Unfortunately, we habitually use language for exclusion rather than inclusion. We can push people away with our word choices rather than bringing them together. Stereotypes serve as examples of what we’re talking about here. What follows are some examples of language that can exclude members of your audience from understanding what you are saying.


Jargon used in your profession or hobby should only be used with audiences who share your profession or hobby. Not only will the audience members who don’t share your profession or hobby miss your meaning, but they will feel that you are not making an honest effort to communicate or are setting yourself above them in intelligence or rank. Lawyers are often accused of using “legalese,” but other professions and groups do the same. If audience members do not understand your references, jargon, or vocabulary, it is unlikely that they will sit there and say, “This person is so smart! I wish I could be smart like this speaker.” The audience member is more likely to be thinking, “Why can’t this speaker use words we understand and get off the high horse?” (which I admit, is a cliché!)

What this means for you is that you need to be careful about assumptions of your audience’s knowledge and their ability to interpret jargon. For example, if you are trying to register for a class at the authors’ college and your adviser asks for the CRN, most other people would have no idea what you are talking about (course reference number). Acronyms, such NPO, are common in jargon. Those trained in the medical field know it is based on the Latin for “nothing by mouth.” The military has many acronyms, such as MOS (military occupational specialty, or career field in civilian talk). If you are speaking to an audience who does not know the jargon of your field, using it will only make them annoyed by the lack of clarity.

Sometimes we are not even aware of our jargon and its inadvertent effects. A student once complained to one of the authors about her reaction when she heard that she had been “purged.” The word sounds much worse than the meaning it had in that context: that her name was taken off the official roll due nonpayment before the beginning of the semester.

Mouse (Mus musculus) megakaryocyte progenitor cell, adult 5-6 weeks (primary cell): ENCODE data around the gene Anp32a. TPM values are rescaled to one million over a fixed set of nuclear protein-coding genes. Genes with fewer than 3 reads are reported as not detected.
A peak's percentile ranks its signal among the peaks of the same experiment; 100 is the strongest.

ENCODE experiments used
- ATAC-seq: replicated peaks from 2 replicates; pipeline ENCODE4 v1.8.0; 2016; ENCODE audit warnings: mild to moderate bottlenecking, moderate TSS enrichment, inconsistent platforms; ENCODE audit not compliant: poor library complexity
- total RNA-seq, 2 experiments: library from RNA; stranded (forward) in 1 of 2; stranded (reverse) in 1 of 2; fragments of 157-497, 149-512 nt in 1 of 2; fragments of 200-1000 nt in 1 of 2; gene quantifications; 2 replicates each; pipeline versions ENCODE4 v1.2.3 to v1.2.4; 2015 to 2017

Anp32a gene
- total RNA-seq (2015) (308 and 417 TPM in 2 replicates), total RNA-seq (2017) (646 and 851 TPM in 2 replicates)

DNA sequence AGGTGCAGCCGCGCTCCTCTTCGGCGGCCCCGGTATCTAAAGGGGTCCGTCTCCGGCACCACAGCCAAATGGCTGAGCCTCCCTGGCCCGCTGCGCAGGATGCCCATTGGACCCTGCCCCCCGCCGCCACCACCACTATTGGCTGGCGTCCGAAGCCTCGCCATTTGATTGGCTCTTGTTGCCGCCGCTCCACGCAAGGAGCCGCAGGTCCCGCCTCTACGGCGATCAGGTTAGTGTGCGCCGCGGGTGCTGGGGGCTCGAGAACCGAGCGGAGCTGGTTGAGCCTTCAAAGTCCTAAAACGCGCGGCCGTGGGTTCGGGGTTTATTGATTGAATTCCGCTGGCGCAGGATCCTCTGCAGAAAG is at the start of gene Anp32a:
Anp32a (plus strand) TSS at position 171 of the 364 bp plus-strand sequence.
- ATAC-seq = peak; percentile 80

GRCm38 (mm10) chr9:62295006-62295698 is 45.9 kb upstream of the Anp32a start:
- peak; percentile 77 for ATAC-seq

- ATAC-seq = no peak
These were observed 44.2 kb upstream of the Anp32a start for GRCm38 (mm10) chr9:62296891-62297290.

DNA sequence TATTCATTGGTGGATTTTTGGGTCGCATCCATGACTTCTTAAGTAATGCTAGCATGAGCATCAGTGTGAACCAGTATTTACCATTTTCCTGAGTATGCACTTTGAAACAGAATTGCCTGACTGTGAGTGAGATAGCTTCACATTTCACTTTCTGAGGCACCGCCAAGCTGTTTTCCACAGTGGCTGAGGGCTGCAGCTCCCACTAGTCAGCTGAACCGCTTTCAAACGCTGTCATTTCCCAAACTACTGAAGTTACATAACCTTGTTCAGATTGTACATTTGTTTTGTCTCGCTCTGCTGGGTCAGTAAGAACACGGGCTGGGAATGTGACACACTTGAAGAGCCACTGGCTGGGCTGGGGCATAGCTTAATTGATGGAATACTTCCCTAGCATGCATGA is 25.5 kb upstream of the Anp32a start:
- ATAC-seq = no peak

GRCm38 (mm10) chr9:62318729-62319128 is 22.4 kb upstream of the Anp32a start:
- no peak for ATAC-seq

The whole point of slang is for a subculture or group to have its own code, almost like secret words. Once slang is understood by the larger culture, it is no longer slang and may be classified as “informal” or “colloquial” language. “Bling” was slang; now it’s in the dictionary. Sports have a great deal of slang used by the players and fans that then gets used in everyday language. For example, “That was a slam dunk” is used to describe something easy, not just in basketball.

Complicated Vocabulary

If a speaker used the word “recalcitrant,” some audience members would know the meaning or figure it out (“Calci-”is like calcium, calcium is hard, etc.), but many would not. It would make much more sense for them to use a word readily understandable–“stubborn.” Especially in oral communication, we should use language that is immediately accessible. However, do not take this to mean “dumb down for your audience.” It means being clear and not showing off. For a speaker to say “I am cognizant of the fact that…” instead of “I know” or “I am aware of…” adds nothing to communication.

Profanity and Cursing

It is difficult to think of many examples, other than artistic or comedy venues, where profanity or cursing would be effective or useful with most audiences, so this kind of language is generally discouraged.


Another aspect of effectiveness is that your language should enhance your credibility. First, audiences trust speakers who use clear, vivid, respectful, engaging, and honest language. On the other hand, audiences tend not to trust speakers who use language that excludes others or who exhibit uneducated language patterns. All of us make an occasional grammatical or usage error. However, constant verb and pronoun errors and just plain getting words confused will hurt the audience’s belief that you are competent and knowledgeable. In addition, a speaker who uses language and references that are not immediately accessible or that are unfamiliar will have diminished credibility. Finally, you should avoid the phrase “I guess” in a speech. Credible speakers should know what they are talking about.

Rhetorical Techniques

There are several traditional techniques that have been used to engage audiences and make ideas more attention-getting and memorable. These are called rhetorical techniques. Although “rhetorical” is associated with persuasive speech, these techniques are also effective with other types of speeches. We will not mention all of them here, but some important ones are listed below. Several of them are based on a form of repetition. You can refer to an Internet source for a full list of the dozens of rhetorical devices.